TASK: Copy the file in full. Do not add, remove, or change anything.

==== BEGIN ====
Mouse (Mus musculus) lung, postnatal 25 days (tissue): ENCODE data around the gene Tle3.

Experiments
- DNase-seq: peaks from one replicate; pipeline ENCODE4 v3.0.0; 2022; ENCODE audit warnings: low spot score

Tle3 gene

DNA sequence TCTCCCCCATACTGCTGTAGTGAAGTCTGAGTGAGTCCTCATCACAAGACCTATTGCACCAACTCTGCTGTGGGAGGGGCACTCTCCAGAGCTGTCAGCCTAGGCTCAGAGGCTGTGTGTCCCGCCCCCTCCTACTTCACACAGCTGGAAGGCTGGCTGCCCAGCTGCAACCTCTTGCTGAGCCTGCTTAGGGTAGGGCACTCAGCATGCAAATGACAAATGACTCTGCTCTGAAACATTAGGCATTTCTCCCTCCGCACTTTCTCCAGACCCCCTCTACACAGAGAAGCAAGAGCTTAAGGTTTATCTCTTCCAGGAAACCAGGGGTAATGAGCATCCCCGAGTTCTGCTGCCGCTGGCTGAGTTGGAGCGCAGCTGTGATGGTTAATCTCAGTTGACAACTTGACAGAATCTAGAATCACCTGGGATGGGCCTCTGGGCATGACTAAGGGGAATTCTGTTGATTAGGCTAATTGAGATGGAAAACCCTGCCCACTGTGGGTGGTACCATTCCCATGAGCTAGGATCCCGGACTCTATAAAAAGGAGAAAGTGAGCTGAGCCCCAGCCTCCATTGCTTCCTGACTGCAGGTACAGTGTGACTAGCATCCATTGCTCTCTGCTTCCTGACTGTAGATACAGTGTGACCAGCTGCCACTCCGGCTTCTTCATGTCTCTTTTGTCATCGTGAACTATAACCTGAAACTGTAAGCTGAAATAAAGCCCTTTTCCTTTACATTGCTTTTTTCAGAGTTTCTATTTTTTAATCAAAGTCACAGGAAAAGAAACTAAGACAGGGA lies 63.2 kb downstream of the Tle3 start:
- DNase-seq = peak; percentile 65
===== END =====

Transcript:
Mouse (Mus musculus) lung, postnatal 25 days (tissue): ENCODE data around the gene Tle3.

Experiments
- DNase-seq: peaks from one replicate; pipeline ENCODE4 v3.0.0; 2022; ENCODE audit warnings: low spot score

Tle3 gene

DNA sequence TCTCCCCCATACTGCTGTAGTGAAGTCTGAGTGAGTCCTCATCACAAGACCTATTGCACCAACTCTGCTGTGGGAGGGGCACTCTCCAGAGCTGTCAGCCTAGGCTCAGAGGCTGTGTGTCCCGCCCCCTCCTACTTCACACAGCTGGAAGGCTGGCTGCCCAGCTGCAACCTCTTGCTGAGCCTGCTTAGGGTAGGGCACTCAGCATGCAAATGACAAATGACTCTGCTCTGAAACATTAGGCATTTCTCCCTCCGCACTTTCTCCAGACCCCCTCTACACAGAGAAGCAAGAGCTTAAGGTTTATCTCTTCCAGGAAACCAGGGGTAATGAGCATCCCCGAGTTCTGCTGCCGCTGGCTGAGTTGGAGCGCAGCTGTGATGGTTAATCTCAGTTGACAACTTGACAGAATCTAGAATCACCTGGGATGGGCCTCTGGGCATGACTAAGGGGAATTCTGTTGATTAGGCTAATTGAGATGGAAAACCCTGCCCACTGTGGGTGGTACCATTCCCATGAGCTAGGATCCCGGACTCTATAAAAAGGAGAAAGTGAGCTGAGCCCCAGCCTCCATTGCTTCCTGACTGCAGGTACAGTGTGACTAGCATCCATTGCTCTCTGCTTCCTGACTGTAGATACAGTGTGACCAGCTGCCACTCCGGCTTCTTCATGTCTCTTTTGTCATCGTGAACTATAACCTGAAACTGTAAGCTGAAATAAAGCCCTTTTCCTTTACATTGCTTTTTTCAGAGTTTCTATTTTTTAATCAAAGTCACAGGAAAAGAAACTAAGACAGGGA lies 63.2 kb downstream of the Tle3 start:
- DNase-seq = peak; percentile 65